Not sure if I was treated like this because I was the only Gringo at the race or because I was just obviously not from there....anyways, These guys were just simply great. After races in the U.S. you just get in your car and drag your sorry ass home. Not here....I was invited to the awards ceremony where they had free food, music, and drink. The winners (the same guys who place in the top three at the Tour de Tucson) received their awards. In Mexico, you pretty much get thrown in with the pros and it is a great experience to race with guys at that level. It lets you know where you stand and where you need to improve. These guys were cool though....no arrogant attitudes and just all around class acts. The race organizer and promoter was so welcoming and nice. They all treated me like a guest of honor and I had really a great experience there. I highly recommend racing in other countries if you get the opportunity. This was a relatively small and local race but the competition was world class as so was the sportsmanship.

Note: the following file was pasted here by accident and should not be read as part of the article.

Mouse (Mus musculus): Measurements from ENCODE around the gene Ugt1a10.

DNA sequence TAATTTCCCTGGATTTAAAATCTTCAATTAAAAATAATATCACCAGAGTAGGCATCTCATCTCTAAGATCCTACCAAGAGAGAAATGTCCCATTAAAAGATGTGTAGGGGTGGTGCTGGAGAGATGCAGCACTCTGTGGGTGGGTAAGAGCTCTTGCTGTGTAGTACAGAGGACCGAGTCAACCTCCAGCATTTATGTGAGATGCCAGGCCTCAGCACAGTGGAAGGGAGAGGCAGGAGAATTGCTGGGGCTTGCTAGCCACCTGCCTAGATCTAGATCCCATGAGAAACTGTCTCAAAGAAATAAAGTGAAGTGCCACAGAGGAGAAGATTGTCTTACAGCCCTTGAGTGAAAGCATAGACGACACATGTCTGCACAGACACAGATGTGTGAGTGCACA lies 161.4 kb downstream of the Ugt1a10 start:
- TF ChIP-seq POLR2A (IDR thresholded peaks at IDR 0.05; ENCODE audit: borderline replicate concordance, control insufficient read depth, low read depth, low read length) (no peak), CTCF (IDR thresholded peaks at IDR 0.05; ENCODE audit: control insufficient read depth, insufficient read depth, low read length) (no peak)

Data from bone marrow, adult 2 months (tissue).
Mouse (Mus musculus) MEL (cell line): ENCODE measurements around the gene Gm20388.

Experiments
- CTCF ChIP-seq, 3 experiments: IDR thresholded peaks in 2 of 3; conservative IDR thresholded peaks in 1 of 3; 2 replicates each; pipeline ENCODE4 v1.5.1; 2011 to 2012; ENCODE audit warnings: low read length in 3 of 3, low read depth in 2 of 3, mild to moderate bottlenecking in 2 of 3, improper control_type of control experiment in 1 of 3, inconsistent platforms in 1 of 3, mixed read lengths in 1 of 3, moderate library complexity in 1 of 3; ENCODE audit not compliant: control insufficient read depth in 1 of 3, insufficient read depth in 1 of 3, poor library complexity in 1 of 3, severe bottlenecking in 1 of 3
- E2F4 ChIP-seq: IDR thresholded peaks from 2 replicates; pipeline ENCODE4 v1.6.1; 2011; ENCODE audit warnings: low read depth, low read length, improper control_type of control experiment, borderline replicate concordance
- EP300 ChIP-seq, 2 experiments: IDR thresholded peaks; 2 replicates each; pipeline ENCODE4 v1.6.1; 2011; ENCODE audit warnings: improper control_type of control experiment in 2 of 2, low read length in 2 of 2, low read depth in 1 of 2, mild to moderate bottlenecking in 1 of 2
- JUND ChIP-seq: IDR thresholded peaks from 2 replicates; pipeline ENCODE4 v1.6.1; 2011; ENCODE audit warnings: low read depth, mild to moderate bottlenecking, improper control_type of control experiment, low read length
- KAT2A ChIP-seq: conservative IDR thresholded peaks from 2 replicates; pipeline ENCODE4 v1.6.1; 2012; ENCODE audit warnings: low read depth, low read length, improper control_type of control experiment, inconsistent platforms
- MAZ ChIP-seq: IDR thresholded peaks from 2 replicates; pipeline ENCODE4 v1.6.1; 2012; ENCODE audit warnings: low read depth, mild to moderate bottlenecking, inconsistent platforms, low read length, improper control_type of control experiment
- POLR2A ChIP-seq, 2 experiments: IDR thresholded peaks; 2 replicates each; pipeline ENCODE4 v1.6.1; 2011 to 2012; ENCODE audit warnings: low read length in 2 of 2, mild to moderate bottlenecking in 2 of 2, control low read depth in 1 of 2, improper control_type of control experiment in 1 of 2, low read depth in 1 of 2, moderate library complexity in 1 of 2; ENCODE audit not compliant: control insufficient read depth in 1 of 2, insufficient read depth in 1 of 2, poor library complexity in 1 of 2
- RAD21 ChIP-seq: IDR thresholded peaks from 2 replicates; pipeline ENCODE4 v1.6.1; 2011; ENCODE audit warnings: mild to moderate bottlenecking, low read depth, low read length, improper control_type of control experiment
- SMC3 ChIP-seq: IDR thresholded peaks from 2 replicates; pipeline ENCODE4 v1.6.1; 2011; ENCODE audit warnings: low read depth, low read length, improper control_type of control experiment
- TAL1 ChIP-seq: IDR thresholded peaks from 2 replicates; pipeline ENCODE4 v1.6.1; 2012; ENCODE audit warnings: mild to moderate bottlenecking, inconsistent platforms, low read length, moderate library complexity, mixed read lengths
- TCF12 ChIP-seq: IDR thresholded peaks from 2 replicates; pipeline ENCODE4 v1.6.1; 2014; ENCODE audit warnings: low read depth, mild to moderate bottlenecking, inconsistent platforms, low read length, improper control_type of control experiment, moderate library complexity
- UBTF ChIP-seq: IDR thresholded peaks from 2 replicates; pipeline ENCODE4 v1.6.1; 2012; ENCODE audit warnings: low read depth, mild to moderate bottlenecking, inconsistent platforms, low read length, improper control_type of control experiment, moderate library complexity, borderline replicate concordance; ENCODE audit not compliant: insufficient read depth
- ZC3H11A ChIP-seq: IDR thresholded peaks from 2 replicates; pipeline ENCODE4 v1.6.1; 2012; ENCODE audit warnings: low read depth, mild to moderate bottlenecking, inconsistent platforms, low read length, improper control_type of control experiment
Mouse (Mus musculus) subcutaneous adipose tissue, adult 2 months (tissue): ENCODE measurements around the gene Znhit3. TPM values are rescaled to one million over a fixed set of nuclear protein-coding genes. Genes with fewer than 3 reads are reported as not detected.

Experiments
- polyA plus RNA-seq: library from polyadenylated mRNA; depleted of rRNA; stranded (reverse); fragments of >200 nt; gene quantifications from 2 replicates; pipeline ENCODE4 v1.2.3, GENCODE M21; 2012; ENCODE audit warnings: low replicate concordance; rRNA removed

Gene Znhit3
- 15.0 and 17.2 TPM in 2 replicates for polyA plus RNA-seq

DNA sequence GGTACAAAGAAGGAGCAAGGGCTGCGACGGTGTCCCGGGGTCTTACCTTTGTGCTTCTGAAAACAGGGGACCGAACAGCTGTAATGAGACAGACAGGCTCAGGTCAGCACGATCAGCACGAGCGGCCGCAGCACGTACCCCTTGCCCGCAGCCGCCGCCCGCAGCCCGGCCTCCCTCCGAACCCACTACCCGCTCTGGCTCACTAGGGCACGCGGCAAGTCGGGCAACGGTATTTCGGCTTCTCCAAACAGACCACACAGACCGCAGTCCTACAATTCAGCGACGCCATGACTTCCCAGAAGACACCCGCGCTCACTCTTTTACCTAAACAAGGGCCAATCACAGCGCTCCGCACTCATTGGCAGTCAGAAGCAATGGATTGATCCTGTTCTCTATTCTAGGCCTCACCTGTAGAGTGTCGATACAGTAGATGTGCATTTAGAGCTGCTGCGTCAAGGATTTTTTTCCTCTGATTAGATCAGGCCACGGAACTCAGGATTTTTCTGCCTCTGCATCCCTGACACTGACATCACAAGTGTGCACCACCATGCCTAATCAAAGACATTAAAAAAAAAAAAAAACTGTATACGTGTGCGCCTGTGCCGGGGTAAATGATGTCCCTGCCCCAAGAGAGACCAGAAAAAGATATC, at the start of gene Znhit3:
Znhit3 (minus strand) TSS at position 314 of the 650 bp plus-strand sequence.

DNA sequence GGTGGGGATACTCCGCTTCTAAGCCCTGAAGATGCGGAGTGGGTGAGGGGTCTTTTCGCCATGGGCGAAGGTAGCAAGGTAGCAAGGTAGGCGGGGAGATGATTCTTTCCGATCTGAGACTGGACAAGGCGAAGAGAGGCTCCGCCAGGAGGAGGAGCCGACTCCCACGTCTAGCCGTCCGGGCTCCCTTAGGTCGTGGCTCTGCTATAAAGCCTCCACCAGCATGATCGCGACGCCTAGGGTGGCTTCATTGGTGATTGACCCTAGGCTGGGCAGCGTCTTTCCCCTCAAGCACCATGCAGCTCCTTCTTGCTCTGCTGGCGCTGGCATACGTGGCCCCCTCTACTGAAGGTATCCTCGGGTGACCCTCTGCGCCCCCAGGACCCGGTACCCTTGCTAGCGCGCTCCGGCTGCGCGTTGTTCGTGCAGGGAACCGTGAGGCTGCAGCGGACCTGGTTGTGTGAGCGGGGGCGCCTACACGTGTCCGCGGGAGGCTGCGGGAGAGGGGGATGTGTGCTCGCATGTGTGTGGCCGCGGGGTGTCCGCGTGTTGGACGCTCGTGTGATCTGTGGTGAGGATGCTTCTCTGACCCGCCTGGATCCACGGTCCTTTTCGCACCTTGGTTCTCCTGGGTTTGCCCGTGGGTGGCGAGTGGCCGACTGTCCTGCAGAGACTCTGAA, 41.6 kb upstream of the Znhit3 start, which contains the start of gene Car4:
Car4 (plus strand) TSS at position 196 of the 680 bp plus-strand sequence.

It seems to have been a very busy summer for me this year. Doesn't look like the fall is going to change that that much either. I was lucky enough to have some great performances by many B.T.S. athletes this summer. Bob Burleson just completed a very successful season with consistent finishes in the top three for his age group in some very big and competitive events. Bob increased his FTP on the bike by at least 20 watts from last year and it showed with him taking off as much as 3 minutes on his bike split in a the Savageman sprint race. That is a ton of time and Bob put in a ton of effort starting back in January. He met his weekly TSS goals and improved his overall CTL by 10-15 tss/d from last year.